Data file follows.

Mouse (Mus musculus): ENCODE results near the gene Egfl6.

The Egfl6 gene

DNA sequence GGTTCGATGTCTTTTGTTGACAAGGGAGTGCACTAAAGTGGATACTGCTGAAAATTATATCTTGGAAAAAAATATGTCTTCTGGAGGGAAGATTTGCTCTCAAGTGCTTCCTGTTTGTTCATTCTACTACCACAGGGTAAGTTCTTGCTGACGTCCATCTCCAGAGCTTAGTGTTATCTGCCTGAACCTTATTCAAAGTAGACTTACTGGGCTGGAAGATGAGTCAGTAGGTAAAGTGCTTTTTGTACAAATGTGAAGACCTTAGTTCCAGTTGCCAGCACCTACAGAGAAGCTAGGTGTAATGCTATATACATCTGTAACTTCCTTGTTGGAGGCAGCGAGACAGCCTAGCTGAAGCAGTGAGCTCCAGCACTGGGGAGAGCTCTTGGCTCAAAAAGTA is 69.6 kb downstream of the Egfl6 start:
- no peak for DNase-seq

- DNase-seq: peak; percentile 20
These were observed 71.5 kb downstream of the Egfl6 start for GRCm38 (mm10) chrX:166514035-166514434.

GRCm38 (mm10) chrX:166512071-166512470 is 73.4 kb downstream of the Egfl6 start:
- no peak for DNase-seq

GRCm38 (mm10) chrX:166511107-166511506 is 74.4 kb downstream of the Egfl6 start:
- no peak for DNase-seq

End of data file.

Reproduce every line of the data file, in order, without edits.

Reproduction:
Mouse (Mus musculus): ENCODE results near the gene Egfl6.

The Egfl6 gene

DNA sequence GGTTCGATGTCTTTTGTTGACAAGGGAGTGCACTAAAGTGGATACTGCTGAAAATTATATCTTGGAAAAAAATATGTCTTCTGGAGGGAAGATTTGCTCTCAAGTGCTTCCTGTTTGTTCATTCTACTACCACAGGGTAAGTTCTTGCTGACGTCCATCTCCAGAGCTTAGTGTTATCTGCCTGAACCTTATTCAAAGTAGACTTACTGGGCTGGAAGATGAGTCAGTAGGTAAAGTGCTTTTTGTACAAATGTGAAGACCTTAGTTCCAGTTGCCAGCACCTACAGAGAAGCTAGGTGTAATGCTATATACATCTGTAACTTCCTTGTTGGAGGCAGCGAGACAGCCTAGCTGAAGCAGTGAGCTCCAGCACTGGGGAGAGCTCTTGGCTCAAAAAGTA is 69.6 kb downstream of the Egfl6 start:
- no peak for DNase-seq

- DNase-seq: peak; percentile 20
These were observed 71.5 kb downstream of the Egfl6 start for GRCm38 (mm10) chrX:166514035-166514434.

GRCm38 (mm10) chrX:166512071-166512470 is 73.4 kb downstream of the Egfl6 start:
- no peak for DNase-seq

GRCm38 (mm10) chrX:166511107-166511506 is 74.4 kb downstream of the Egfl6 start:
- no peak for DNase-seq